Four centuries after Gutenberg, inventor Tolbert Lanston founded one of the precursor companies to today’s Monotype and in the process helped give birth to the age of mechanical typesetting. This era of the late 1800s was marked by extraordinary innovations in science and technology, a restless commitment to creativity that has informed and inspired Monotype to the current day.
Monotype Typography/Compugraphic/Agfa-Gevaert: A confluence of forces
In 1960, Compugraphic Corporation was founded with the intention of applying computer technology to the typesetting process. Monotype Typography and Compugraphic signed a cross-licensing agreement for a mutual exchange of proprietary typefaces in 1989. That same year, Agfa-Gevaert acquired Compugraphic and the expanded company became Agfa Corporation. In 1998, Agfa Corporation acquired Monotype Typography; and the resulting new subsidiary, Agfa Monotype, became one of the largest font vendors in the world.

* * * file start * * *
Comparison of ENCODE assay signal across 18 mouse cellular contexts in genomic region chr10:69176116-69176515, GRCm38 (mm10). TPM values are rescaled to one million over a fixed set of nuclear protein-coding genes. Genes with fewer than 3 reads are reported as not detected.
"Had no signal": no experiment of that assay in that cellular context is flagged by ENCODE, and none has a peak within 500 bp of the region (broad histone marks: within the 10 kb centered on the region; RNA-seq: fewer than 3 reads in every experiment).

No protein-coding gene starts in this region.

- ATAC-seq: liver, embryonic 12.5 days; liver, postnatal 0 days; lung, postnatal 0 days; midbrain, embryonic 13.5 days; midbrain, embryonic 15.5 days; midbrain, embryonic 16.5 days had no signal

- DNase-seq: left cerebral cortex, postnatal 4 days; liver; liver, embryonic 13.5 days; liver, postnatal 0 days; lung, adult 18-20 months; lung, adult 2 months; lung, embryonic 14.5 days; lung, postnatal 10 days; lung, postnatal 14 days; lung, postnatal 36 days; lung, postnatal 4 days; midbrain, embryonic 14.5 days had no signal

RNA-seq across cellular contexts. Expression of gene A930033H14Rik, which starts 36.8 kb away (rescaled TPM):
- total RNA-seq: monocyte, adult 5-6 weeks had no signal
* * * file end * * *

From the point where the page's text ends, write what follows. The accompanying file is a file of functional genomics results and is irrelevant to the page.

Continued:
Monotype Imaging: A return to form in the 20th century
In 2004, the majority of Agfa Monotype’s assets were acquired by TA Associates, a Boston-based private equity firm. The company was newly incorporated as Monotype Imaging and its business focus returned to Monotype’s long-time expertise in type design. In 2007, Monotype Imaging Holdings Inc. began trading as “TYPE” on the NASDAQ Global Market Exchange.
The “new” Monotype: a fresh brand with a distinguished history
Monotype has been a leader in every typographic era, pushing the frontiers of innovation and upholding the standards of quality that users have come to expect from the Monotype name. This extends to the latest medium for type: the Web. In 2010, Monotype’s experts released Web fonts that are scalable, searchable and easy to edit. Today, Monotype has a new logo, a renewed focus on serving the needs of its diverse customers, and a powerful global organization with a proud history of quality and innovation.